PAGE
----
If you don’t feel shame watching MEPs queue in single file to indict Malta for supporting a government with blood on its hands, you have lost all residual belonging to this country. I’m not necessarily criticising you. I’m just telling you I haven’t caught up with you yet.
And if I feel the shame, I must wonder what people who actually do support the government must feel. I must wonder what people in the government must feel.
I do not wonder what the people smearing the blood on the government feel. I don’t have to. I see it in Alfred Sant and the other half-arsed MEPs elected on the ticket of the Labour Party including that disgraceful harridan fishwife Alex Agius Saliba.
And I see it on Robert Abela who looks like he’s trying to bump tourism figures by inviting a delegation from the European Parliament to experience first-hand the paradise that Malta has become.
There was a lot of “the right” pointing fingers at “the left” during today’s debate. There’s a subtext to that. The European People’s Party (of which the PN is a member) has as of late shed the burden of carrying the anti-democratic Fidesz of the Hungarian Viktor Orban. So now they feel liberated and licensed to challenge the European Socialists and Democrats (of which the PL is a member) to ditch the party of Joseph Muscat and Robert Abela.
And then there’s another level of smugness. You get far-right full-effect fascists in all but name gleefully taking the floor to point out that populism, corruption, suppression of fundamental freedoms and threats to journalists and civil society are, after all, not their monopoly. In Malta, these crimes are perpetrated habitually by “the left”.
Except of course the PL is not “the left” at all. Nothing in its slavish association with organised crime and corrupt business elites and its subservience to the ecological violation of what is left of the country recalls any of the policies and attitudes of the left. And nothing in its attitude to basic freedoms of speech and of association has anything to do with the core anti-fascist consensus of moderate European politics.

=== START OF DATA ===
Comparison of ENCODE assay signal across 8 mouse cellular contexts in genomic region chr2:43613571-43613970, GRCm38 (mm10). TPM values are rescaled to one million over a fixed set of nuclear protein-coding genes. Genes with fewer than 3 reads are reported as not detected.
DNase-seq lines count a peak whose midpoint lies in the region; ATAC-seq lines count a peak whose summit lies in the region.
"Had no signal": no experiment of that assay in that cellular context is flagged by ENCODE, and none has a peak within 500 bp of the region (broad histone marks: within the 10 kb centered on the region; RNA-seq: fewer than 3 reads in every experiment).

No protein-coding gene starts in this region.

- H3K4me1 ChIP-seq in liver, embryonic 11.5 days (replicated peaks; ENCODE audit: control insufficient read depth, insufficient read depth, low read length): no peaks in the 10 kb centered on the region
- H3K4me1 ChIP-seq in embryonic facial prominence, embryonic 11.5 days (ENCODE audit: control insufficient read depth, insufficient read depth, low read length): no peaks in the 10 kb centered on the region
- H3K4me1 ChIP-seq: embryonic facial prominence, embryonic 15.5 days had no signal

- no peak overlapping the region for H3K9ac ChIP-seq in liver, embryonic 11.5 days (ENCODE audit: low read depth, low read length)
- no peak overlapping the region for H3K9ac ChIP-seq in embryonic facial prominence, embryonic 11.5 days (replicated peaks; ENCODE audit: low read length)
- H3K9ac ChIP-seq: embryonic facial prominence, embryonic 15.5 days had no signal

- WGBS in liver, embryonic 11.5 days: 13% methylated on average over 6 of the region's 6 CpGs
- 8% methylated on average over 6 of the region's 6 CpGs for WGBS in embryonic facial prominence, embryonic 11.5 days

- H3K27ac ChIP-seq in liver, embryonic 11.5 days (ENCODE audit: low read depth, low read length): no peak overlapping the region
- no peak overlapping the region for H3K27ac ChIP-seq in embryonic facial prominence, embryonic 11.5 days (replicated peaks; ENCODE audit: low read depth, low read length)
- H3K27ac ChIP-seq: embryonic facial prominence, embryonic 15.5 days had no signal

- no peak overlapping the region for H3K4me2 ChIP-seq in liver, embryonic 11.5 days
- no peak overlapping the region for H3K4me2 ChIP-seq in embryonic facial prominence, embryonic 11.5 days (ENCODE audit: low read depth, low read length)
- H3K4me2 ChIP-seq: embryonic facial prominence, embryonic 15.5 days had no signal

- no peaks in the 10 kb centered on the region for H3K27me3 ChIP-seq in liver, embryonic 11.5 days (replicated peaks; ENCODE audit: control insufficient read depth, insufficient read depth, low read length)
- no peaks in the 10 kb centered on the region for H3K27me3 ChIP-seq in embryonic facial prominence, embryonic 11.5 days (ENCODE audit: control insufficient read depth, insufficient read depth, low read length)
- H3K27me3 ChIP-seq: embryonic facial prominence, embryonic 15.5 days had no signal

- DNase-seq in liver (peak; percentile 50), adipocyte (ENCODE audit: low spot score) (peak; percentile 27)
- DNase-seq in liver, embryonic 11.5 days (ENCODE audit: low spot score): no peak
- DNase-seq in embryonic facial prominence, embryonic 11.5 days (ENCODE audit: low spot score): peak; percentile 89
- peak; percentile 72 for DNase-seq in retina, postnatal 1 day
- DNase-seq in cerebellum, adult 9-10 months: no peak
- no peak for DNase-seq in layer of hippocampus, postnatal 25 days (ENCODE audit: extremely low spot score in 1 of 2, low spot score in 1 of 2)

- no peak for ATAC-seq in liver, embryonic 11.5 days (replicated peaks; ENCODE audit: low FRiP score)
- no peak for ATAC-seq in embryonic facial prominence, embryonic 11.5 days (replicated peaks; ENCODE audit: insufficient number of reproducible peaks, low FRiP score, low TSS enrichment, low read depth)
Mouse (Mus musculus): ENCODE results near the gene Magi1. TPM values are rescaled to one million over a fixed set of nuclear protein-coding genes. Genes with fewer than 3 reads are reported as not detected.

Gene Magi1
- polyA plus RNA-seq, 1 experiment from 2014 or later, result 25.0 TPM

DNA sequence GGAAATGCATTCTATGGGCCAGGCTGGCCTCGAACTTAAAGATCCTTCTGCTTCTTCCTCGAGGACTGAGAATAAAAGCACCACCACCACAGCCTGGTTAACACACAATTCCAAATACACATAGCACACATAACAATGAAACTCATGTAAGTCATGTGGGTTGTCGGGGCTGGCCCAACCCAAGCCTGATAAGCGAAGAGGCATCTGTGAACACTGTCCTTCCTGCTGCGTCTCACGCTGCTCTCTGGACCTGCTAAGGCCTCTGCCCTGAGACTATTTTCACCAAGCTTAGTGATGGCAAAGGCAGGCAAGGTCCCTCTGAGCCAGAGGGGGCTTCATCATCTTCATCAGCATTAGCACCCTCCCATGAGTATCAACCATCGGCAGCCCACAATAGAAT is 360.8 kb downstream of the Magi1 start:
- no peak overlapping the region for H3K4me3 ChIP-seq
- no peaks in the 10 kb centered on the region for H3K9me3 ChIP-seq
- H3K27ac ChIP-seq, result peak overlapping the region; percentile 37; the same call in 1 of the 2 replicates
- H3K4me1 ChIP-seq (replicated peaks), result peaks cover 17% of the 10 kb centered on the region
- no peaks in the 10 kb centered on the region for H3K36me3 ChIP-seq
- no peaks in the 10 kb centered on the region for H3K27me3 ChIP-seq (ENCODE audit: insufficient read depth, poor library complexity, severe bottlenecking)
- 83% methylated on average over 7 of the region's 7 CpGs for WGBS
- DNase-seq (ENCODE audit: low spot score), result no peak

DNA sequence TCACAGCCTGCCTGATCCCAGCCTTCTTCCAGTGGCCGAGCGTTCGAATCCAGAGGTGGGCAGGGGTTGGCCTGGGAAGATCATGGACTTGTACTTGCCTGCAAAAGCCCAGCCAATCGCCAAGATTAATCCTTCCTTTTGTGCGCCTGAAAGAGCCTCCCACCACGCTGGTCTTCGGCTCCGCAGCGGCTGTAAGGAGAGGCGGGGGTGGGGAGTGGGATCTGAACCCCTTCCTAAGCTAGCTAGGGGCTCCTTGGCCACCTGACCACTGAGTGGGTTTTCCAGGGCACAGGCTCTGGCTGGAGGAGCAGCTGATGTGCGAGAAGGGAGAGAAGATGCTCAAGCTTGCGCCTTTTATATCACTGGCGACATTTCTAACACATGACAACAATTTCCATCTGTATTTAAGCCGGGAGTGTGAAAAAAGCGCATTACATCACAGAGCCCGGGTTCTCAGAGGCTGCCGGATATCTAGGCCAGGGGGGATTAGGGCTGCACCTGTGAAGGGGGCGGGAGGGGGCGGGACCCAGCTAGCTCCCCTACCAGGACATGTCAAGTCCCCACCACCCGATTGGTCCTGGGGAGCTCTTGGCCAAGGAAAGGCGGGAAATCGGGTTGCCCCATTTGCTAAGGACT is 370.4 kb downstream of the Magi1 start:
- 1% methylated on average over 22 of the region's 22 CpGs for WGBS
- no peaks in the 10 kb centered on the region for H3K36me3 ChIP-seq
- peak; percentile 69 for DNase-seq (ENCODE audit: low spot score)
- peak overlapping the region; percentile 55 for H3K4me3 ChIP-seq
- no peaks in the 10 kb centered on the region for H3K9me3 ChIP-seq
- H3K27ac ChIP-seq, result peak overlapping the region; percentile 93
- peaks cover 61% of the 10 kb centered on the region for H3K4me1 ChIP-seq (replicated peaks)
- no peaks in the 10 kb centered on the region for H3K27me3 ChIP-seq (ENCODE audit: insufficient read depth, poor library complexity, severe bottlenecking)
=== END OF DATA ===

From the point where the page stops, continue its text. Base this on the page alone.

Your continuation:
This is why, once again, as with several other debates of the European Parliament that convened to discuss the situation in Malta, the MEPs elected from Malta on the PL ticket stood alone without any shred of support from anyone else in the chamber, whether they belong to their European party or stand in competition with it.
As is their wont, the European Commission gave One TV enough quotes to sound like they are encouraging the Maltese government for the “steps in the right direction” it has taken by adopting at law reforms that have so far not yet even been implemented.
But Commissioner Vera Jourova sent important and critical signals to Malta’s authorities that they can proceed to happily ignore by watching One TV tonight. Twice in her introduction she called upon a proper engagement of the Maltese government with civil society.
Her first remark was especially poignant. She referred to the Daphne Caruana Galizia inquiry and how this provided an important opportunity for Maltese civil society to engage in a constructive dialogue about politics in Malta. Apart, obviously, from Daphne Caruana Galizia’s family who have a direct standing in the inquiry, so far Repubblika is the only other civil society grouping to have made direct and public representations at the Daphne inquiry.
And for having done so, the Commissioner for Voluntary Organisations has written to Repubblika announcing he would shut it down for acting as a political party.
Commissioner Jourova’s comments about the participation of civil society at and around the Daphne inquiry are a message the Commissioner for Voluntary Organisations and Prime Minister Robert Abela would do well not to ignore.
Nor indeed Vera Jourova’s umpteenth warning that Malta must continue with its program of reforms and it must do so with full engagement of and dialogue with civil society. They have refused to do so in any material sense so far.